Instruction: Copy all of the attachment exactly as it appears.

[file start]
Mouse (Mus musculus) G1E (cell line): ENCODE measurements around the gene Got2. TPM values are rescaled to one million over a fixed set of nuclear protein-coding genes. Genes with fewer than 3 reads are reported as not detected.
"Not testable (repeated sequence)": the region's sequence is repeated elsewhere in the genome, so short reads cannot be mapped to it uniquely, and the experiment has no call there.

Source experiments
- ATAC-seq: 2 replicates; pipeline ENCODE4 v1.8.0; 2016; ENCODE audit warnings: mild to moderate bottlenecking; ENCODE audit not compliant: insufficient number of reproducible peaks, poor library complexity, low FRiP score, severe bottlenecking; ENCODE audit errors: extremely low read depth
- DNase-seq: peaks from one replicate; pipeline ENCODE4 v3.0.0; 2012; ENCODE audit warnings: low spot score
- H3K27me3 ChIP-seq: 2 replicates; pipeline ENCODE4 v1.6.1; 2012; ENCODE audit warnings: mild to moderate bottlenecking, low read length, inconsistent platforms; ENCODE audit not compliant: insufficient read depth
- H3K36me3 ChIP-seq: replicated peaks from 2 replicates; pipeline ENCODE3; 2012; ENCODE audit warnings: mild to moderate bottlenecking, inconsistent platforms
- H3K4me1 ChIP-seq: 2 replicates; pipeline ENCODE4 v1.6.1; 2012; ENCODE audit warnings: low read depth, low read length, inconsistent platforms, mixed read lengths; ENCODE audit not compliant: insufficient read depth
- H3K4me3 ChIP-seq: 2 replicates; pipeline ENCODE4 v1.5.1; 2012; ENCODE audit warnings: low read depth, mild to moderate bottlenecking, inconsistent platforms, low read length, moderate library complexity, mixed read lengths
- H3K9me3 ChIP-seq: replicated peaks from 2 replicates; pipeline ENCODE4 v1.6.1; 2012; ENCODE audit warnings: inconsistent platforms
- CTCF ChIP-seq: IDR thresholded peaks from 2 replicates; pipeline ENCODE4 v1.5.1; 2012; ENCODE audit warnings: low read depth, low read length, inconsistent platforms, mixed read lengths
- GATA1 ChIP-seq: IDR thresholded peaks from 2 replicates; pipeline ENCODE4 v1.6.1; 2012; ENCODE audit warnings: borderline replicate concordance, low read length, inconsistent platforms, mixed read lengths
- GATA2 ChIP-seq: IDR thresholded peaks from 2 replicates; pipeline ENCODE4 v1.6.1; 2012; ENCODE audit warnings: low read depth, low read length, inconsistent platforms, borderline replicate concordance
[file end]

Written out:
Mouse (Mus musculus) G1E (cell line): ENCODE measurements around the gene Got2. TPM values are rescaled to one million over a fixed set of nuclear protein-coding genes. Genes with fewer than 3 reads are reported as not detected.
"Not testable (repeated sequence)": the region's sequence is repeated elsewhere in the genome, so short reads cannot be mapped to it uniquely, and the experiment has no call there.

Source experiments
- ATAC-seq: 2 replicates; pipeline ENCODE4 v1.8.0; 2016; ENCODE audit warnings: mild to moderate bottlenecking; ENCODE audit not compliant: insufficient number of reproducible peaks, poor library complexity, low FRiP score, severe bottlenecking; ENCODE audit errors: extremely low read depth
- DNase-seq: peaks from one replicate; pipeline ENCODE4 v3.0.0; 2012; ENCODE audit warnings: low spot score
- H3K27me3 ChIP-seq: 2 replicates; pipeline ENCODE4 v1.6.1; 2012; ENCODE audit warnings: mild to moderate bottlenecking, low read length, inconsistent platforms; ENCODE audit not compliant: insufficient read depth
- H3K36me3 ChIP-seq: replicated peaks from 2 replicates; pipeline ENCODE3; 2012; ENCODE audit warnings: mild to moderate bottlenecking, inconsistent platforms
- H3K4me1 ChIP-seq: 2 replicates; pipeline ENCODE4 v1.6.1; 2012; ENCODE audit warnings: low read depth, low read length, inconsistent platforms, mixed read lengths; ENCODE audit not compliant: insufficient read depth
- H3K4me3 ChIP-seq: 2 replicates; pipeline ENCODE4 v1.5.1; 2012; ENCODE audit warnings: low read depth, mild to moderate bottlenecking, inconsistent platforms, low read length, moderate library complexity, mixed read lengths
- H3K9me3 ChIP-seq: replicated peaks from 2 replicates; pipeline ENCODE4 v1.6.1; 2012; ENCODE audit warnings: inconsistent platforms
- CTCF ChIP-seq: IDR thresholded peaks from 2 replicates; pipeline ENCODE4 v1.5.1; 2012; ENCODE audit warnings: low read depth, low read length, inconsistent platforms, mixed read lengths
- GATA1 ChIP-seq: IDR thresholded peaks from 2 replicates; pipeline ENCODE4 v1.6.1; 2012; ENCODE audit warnings: borderline replicate concordance, low read length, inconsistent platforms, mixed read lengths
- GATA2 ChIP-seq: IDR thresholded peaks from 2 replicates; pipeline ENCODE4 v1.6.1; 2012; ENCODE audit warnings: low read depth, low read length, inconsistent platforms, borderline replicate concordance